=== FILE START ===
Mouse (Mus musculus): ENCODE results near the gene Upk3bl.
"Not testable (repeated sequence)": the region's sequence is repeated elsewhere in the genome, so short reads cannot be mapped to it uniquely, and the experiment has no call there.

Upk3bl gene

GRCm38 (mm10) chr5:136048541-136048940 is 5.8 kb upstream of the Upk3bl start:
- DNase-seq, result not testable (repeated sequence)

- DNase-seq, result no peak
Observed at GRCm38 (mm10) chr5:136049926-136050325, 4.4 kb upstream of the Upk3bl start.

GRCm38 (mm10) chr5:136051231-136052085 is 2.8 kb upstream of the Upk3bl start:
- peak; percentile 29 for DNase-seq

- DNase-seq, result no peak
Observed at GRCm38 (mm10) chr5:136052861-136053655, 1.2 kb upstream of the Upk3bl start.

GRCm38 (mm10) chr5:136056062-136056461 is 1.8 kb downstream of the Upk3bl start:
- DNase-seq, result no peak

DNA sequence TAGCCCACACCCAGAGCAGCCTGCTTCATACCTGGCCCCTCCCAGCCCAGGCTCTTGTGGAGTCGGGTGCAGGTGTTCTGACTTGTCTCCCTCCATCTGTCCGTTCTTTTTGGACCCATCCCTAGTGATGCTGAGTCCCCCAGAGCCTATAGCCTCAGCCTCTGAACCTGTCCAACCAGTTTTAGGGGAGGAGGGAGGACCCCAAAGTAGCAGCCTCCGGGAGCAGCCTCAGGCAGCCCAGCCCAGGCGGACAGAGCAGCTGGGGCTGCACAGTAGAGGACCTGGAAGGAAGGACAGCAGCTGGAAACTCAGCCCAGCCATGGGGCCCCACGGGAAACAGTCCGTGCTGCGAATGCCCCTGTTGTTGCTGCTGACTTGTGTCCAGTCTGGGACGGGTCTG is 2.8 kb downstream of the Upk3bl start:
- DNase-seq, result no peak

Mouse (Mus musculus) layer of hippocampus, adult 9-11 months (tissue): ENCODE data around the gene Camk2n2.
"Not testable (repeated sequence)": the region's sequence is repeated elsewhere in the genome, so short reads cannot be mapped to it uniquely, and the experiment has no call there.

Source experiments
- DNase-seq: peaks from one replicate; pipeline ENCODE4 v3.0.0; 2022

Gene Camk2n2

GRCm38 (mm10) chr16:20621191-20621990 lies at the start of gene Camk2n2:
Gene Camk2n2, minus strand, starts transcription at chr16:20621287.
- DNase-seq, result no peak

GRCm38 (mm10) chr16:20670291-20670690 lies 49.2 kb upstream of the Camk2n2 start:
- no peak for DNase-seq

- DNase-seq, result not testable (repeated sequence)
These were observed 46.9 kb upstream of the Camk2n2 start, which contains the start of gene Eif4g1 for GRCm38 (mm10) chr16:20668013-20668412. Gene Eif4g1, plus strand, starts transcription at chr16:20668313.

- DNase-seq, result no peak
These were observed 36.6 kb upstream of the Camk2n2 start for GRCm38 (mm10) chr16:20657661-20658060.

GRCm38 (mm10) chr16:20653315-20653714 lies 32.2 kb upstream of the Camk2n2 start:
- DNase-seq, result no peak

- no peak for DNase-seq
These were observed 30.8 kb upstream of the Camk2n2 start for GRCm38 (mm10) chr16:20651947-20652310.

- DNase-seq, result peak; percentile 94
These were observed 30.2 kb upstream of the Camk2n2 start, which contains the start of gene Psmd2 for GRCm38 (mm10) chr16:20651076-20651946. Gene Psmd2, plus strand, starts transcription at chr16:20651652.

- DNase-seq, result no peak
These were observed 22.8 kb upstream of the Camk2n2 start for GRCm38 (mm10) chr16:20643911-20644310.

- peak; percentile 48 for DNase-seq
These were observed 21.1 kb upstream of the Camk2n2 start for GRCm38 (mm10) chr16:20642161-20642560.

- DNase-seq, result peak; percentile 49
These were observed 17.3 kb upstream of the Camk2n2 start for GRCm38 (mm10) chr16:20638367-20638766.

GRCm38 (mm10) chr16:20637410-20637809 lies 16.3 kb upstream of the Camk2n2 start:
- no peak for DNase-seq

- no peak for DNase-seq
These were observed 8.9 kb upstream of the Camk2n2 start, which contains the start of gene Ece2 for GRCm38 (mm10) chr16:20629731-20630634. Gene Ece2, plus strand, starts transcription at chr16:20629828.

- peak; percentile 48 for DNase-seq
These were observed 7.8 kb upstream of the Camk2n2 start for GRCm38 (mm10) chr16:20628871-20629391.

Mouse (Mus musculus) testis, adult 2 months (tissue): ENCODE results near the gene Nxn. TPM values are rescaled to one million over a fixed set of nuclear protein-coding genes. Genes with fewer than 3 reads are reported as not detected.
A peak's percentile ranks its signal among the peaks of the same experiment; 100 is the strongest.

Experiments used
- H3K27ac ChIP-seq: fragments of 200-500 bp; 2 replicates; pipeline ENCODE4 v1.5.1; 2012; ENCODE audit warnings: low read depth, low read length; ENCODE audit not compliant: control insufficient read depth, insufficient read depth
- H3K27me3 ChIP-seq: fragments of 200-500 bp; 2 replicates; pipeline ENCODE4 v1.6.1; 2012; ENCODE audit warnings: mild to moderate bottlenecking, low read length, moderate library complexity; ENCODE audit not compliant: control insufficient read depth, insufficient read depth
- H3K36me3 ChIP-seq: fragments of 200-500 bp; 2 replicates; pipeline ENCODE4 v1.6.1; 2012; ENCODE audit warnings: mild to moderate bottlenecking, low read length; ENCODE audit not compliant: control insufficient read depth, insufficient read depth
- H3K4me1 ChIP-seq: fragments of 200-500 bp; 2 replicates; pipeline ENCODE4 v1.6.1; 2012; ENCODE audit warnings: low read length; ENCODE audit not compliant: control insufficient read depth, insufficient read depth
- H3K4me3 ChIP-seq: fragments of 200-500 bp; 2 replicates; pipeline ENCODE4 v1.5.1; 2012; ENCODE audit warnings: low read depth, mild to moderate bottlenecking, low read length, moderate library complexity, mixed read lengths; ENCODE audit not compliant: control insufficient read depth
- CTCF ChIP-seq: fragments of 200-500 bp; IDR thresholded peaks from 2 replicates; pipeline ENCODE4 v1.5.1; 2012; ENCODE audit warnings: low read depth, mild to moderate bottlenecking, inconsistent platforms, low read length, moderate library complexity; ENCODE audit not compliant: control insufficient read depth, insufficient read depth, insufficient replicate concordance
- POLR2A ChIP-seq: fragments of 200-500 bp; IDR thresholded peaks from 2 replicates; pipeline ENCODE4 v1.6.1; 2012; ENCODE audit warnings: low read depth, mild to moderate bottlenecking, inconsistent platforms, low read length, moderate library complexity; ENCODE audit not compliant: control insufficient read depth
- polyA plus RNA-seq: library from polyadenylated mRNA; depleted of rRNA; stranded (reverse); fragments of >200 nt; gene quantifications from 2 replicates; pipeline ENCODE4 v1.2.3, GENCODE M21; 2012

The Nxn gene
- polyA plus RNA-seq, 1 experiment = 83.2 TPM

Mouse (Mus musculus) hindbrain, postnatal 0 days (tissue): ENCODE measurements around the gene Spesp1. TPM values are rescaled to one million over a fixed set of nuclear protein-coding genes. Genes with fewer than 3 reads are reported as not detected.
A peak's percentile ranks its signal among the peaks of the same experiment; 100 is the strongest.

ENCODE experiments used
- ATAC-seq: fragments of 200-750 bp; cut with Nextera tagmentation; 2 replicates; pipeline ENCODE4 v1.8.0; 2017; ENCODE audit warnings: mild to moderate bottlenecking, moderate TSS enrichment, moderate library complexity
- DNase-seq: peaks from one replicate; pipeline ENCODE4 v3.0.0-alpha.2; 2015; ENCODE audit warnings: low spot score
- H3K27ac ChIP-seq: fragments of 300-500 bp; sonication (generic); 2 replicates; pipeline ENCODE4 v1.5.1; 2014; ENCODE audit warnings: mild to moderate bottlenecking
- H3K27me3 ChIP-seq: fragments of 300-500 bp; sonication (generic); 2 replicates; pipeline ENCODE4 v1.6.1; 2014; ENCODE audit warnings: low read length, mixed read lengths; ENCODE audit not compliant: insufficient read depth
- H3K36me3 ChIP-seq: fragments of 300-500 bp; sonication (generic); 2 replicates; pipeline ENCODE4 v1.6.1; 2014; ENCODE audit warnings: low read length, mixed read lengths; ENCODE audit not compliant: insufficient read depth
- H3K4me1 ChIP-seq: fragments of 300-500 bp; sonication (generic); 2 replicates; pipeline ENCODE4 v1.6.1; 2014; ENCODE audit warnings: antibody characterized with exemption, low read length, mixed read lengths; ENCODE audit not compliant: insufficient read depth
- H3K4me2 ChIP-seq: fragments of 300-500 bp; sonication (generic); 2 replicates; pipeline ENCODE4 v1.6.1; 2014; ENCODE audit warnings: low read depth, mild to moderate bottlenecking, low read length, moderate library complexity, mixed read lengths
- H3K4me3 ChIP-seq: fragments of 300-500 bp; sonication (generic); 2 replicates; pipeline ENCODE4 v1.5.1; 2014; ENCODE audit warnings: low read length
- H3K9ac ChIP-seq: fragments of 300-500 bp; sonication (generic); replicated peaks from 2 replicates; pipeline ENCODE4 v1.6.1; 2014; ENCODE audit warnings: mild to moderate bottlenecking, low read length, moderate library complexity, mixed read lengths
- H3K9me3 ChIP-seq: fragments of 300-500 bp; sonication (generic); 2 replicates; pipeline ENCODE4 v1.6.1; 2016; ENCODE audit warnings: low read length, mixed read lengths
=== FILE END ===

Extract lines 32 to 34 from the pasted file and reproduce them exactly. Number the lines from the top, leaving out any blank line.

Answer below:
- no peak for DNase-seq
These were observed 30.8 kb upstream of the Camk2n2 start for GRCm38 (mm10) chr16:20651947-20652310.

- DNase-seq, result peak; percentile 94